People are sometimes offended when we tell them about the God on whom they depend and to whom they are accountable, but without this truth, it is impossible to understand why we need to be saved. Because God is our Creator, He also must act as our Judge when we sin—and Scripture tells us that all have sinned (Romans 3:23). This provides the proper foundation for the Good News of how God has provided a way of salvation from the judgment that our sin demands.
Evangelism must proclaim the true nature of man
Some commentators assert the Greeks at the Areopagus had a wrong view that they were superior to other ‘races’ of people. In response to this false view, Paul proclaims that all humanity is descended from Adam (“one man”, v. 26) and all humanity will be judged by one man, Christ. Every person is sinful, and every person needs to be saved. So we all stand on level ground and there is no room for thinking one is superior to another.
Today, there are all sorts of ‘racial’ divisions, and creation evangelists often see how powerful it is when people realize the truth that people, no matter what ‘race’, are all descended from one man, Adam, therefore we are all closely related.
Evangelism must proclaim salvation through Christ alone
Paul was brought to the Areopagus because he was preaching “Jesus and the resurrection”, and the Athenians wanted to hear in more detail. Christ was always the focus of Paul’s preaching, and the climax of his address comes at the end when he proclaims the resurrection of Christ. Interestingly, Paul seems to emphasize Christ as Judge—that is, if someone does not receive the free gift of salvation through Christ, he will have to face Jesus as his Judge.
It is sometimes unpopular to focus on the judgment aspect of the Gospel message, but without the ‘bad news’, it is hard to see why the Gospel is ‘Good News’. Again, it can seem unloving to tell someone that they will be judged for their sin if they do not receive a free gift, but if this is done in a gentle way, there is hardly anything more loving. A doctor does not withhold a cancer diagnosis from a patient because it would be ‘unloving’—rather, the loving thing is to honestly tell a person their situation so that they have the option of taking the appropriate remedial steps. In the case of evangelism, if the unbeliever is not clearly told that they are a sinner, that they are accountable to God, and that they must repent to avoid judgment, the Good News of salvation through Christ lacks critical context.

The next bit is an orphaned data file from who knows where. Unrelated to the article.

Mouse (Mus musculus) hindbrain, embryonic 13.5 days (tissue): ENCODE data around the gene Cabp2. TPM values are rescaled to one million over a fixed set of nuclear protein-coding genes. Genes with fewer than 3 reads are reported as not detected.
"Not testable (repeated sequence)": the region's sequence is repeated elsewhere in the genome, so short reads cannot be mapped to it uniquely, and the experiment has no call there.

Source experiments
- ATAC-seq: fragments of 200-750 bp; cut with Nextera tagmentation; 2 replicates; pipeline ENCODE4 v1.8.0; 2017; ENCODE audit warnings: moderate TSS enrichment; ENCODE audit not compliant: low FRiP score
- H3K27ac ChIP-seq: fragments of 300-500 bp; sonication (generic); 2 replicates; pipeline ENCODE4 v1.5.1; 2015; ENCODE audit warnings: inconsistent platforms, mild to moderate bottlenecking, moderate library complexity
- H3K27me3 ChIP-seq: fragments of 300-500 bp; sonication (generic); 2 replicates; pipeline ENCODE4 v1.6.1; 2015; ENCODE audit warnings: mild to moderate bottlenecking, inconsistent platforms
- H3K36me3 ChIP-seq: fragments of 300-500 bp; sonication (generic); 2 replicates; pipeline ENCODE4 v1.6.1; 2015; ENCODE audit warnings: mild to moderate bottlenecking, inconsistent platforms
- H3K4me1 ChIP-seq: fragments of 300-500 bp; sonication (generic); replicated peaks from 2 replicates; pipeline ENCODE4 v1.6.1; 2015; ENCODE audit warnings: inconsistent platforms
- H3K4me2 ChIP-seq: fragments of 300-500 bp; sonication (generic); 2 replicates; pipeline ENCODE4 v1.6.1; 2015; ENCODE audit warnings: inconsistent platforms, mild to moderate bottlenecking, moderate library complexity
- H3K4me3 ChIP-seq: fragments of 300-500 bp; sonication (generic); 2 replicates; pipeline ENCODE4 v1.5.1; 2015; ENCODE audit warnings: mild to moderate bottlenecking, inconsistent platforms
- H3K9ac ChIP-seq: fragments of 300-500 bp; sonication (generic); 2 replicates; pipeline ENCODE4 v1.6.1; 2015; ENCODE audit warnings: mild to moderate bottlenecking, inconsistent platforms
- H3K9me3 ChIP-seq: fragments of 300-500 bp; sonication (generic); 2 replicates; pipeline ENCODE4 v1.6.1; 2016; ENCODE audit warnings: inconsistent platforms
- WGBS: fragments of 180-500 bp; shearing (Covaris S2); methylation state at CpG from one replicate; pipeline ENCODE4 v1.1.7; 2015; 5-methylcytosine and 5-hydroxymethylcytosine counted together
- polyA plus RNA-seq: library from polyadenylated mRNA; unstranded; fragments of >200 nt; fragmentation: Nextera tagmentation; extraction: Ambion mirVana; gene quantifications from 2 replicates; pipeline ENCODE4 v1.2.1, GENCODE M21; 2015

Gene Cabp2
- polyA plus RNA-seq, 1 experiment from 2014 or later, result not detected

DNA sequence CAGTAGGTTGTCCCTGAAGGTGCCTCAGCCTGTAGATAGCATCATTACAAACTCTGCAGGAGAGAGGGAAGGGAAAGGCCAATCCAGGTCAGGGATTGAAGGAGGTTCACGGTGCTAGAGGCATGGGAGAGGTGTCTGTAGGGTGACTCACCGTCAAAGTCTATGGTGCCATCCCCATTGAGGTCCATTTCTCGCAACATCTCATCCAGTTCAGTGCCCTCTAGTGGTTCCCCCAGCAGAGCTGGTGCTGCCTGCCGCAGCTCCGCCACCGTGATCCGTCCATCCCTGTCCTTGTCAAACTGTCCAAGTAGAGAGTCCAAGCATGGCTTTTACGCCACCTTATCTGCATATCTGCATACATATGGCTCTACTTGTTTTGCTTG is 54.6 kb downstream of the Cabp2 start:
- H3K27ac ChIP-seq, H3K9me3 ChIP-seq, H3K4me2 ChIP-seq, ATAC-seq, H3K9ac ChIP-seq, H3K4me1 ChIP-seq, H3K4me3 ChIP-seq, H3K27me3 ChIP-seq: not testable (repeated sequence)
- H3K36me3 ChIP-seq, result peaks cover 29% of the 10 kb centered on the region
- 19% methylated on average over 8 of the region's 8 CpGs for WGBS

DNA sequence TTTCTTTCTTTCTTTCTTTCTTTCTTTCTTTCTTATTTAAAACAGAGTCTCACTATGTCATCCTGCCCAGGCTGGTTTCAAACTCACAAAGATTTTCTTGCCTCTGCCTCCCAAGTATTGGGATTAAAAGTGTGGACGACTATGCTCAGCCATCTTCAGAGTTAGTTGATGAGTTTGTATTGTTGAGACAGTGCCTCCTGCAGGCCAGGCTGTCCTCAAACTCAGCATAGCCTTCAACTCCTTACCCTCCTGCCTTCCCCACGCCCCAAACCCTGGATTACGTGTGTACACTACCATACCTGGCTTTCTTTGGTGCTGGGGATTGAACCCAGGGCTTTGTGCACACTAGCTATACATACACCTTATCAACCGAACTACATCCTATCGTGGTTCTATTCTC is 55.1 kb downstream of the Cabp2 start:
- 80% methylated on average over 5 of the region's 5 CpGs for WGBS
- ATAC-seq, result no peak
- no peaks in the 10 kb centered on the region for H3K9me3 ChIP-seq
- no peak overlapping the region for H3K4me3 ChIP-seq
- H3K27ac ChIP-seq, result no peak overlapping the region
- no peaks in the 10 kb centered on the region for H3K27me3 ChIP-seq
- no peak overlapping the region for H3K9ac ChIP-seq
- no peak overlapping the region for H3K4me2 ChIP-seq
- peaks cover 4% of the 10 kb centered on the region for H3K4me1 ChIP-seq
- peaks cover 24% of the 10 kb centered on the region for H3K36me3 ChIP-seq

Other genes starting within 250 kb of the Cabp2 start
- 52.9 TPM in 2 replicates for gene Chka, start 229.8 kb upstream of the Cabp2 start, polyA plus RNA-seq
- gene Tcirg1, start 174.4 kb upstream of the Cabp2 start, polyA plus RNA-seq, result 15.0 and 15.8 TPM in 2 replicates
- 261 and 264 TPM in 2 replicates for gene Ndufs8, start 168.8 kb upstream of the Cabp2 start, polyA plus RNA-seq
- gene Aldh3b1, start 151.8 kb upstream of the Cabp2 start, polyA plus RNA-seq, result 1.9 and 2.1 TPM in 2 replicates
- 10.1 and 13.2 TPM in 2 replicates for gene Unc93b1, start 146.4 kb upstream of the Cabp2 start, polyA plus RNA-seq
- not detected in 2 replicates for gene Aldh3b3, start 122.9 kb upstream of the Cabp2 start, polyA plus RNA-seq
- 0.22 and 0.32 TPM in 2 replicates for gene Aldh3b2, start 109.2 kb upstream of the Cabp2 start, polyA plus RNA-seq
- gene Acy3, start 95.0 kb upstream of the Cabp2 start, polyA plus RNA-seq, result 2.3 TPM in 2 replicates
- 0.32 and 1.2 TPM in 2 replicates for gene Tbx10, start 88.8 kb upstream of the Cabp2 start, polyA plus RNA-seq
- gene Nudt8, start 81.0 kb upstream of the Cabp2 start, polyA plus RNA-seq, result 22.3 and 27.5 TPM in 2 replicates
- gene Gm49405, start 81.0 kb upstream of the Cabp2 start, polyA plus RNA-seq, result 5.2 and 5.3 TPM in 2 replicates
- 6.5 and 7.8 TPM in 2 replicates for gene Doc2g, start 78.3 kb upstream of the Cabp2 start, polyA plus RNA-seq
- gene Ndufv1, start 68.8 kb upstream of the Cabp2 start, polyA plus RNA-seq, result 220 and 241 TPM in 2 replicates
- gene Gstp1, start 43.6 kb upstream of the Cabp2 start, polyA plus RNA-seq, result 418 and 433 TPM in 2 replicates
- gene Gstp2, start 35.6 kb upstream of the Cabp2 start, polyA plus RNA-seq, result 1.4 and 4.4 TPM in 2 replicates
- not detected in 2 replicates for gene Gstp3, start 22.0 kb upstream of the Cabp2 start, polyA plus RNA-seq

Evangelism is often rejected
Paul did not shy away from controversial elements of Gospel proclamation. When he proclaimed the resurrection, the Greeks—who thought that resurrection was impossible, and would be grotesque if it were possible—started to scoff. Paul, who had been educated in Greek literature, would have known that some could react in this way. But this didn’t stop him from proclaiming it.
Interestingly, this isn’t the only place where Paul faced difficulties with a Greek audience regarding the resurrection. In 1 Corinthians 15, Paul addresses the Corinthian church’s misunderstanding of the resurrection, which led some in the church to reject the doctrine entirely. Paul makes it clear that this is not an option for the Christian, because without the resurrection we are without hope.
Creation evangelism bears fruit
However, not all at Mars Hill rejected Paul’s message—some believed, and judging by the listing of a few names, these may have become influential people in the church who would have been known to Luke’s original readers. When we evangelize, we should boldly proclaim the truth in love and trust God with the results, as it is the Holy Spirit who works in the hearts of the hearers to convert them.
Paul’s sermon clearly shows us that when we seek to evangelize, we should stand confidently on the foundation of Genesis, particularly regarding areas where creation corrects cultural error, and not compromise with secular worldviews.